Article
An accurate estimation of the jacking forces likely to be experienced during microtunnelling is a key design concern for the design of pipe segments, the location of intermediate jacking stations and the efficacy of the pipe jacking project itself. This paper presents a Bayesian updating approach for the prediction of jacking forces during microtunnelling. The proposed framework is applied to two pipe jacking case histories completed in the UK including a 275 m drive in silt and silty sand and a 1237 m drive in mudstone. To benchmark the Bayesian predictions, a ‘classical’ optimisation technique, namely genetic algorithms, is also implemented. The results show that predictions of pipe jacking forces using the prior best estimate of model input parameters provide a significant over-prediction of the monitored jacking forces for both drives. This highlights the difficulty in capturing the complex geotechnical conditions during tunnelling within prescriptive design approaches and the importance of robust back-analysis techniques. Bayesian updating is also shown to be a very effective option where significant improvements in the mean predictions, and associated variance, of the total jacking force are obtained as more data is acquired from the drive.
Article
There frequently exists inadequacy regarding the number of boreholes installed along tunnel alignment. While geophysical imaging techniques are available for pre-tunnelling geological characterization, they aim to detect specific object (e.g. water body and karst cave). There remains great motivation for the industry to develop a real-time identification technology relating complex geological conditions with the existing tunnelling parameters. This study explores the potential for the use of machine learning-based data driven approaches to identify the change in geology during tunnel excavation. Further, the feasibility for machine learning-based anomaly detection approaches to detect the development of clayey clogging is also assessed. The results of an application of the machine learning-based approaches to Xi’an Metro line 4 are presented in this paper where two tunnels buried in the water-rich sandy soils at depths of 12-14 m are excavated using a 6.288 m diameter EPB shield machine. A reasonable agreement with the measurements verifies their applicability towards widening the application horizon of machine learning-based approaches.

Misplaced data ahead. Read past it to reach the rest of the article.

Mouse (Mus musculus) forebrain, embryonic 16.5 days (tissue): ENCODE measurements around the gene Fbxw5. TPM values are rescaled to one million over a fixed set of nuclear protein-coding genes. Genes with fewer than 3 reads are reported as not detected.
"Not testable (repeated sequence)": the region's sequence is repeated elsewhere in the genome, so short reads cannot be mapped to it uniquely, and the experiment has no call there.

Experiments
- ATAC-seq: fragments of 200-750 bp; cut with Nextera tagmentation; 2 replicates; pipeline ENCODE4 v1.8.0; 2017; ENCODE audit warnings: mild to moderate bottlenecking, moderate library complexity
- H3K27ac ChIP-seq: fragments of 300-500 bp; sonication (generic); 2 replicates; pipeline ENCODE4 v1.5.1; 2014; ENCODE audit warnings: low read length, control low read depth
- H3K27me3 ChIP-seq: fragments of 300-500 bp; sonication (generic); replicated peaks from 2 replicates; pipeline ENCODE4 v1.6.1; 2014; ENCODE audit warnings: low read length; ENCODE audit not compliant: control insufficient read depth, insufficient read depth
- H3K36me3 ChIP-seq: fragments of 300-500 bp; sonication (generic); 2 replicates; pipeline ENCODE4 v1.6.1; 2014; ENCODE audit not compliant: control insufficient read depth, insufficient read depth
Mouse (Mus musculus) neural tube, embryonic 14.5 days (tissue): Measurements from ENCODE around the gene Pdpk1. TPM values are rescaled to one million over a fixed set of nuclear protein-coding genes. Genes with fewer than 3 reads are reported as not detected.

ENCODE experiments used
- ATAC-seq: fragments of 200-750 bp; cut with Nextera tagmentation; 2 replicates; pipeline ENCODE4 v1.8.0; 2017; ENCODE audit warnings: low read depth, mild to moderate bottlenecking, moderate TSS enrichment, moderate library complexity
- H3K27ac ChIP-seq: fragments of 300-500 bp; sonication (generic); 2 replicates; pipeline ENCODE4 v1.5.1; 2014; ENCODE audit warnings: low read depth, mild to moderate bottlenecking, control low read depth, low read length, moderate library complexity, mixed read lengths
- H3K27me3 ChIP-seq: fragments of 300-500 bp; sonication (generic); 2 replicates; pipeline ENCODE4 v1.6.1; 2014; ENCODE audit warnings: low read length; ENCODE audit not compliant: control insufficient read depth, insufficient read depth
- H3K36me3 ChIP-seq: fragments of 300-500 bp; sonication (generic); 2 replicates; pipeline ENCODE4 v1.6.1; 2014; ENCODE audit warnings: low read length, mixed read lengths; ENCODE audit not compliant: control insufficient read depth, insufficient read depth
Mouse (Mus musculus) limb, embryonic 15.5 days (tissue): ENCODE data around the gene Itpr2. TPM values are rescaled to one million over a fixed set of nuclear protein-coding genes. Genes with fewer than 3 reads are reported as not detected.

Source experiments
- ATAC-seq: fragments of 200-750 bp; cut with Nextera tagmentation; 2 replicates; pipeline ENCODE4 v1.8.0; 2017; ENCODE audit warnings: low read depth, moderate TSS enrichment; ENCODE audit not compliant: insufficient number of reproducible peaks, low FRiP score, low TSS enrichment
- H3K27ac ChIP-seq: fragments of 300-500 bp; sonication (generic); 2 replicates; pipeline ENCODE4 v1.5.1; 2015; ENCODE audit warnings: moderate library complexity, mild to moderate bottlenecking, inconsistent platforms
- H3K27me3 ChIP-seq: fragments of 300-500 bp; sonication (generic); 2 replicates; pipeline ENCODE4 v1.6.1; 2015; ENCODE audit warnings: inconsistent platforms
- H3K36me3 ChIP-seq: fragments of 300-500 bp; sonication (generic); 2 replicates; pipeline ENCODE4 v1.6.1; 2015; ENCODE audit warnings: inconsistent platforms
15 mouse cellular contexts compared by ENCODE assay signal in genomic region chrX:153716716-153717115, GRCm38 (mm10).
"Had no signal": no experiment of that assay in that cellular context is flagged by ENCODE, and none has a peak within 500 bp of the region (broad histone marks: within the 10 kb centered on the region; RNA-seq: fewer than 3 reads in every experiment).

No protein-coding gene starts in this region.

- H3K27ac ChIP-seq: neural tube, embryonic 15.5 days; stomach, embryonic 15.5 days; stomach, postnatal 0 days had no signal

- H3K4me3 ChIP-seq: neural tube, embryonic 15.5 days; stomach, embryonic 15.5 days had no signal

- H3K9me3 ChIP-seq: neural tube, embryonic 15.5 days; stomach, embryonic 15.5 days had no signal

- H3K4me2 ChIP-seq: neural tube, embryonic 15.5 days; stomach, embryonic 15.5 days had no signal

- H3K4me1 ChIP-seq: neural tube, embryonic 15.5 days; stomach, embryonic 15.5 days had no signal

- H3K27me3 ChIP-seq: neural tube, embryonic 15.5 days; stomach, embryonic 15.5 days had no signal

Article
Microtunnelling is an increasingly popular means of locating utilities below ground. The ability to predict the total jacking force requirements during a drive is highly desirable for anomaly detection, to ensure the available thrust is not exceeded, and to prevent damage to the pipe string and/or launch shaft. However, prediction of the total jacking force is complicated by site geology, the use of a lubricated overcut, work stoppages, tunnel boring machine driving style and pipe misalignment. This paper introduces a probabilistic observational approach for forecasting jacking forces during microtunnelling. Gaussian process regression is adopted for this purpose which allows forecasts to be performed within a probabilistic framework. The proposed approach is applied to two recent UK microtunnelling monitoring projects and the forecasts are appraised through comparisons to predictions determined using design methods currently applied in industry. The results show that the proposed framework provides excellent forecasts of the monitored field data and highlights a significant opportunity to complement existing prescriptive design methods with probabilistic forecasting techniques.
Article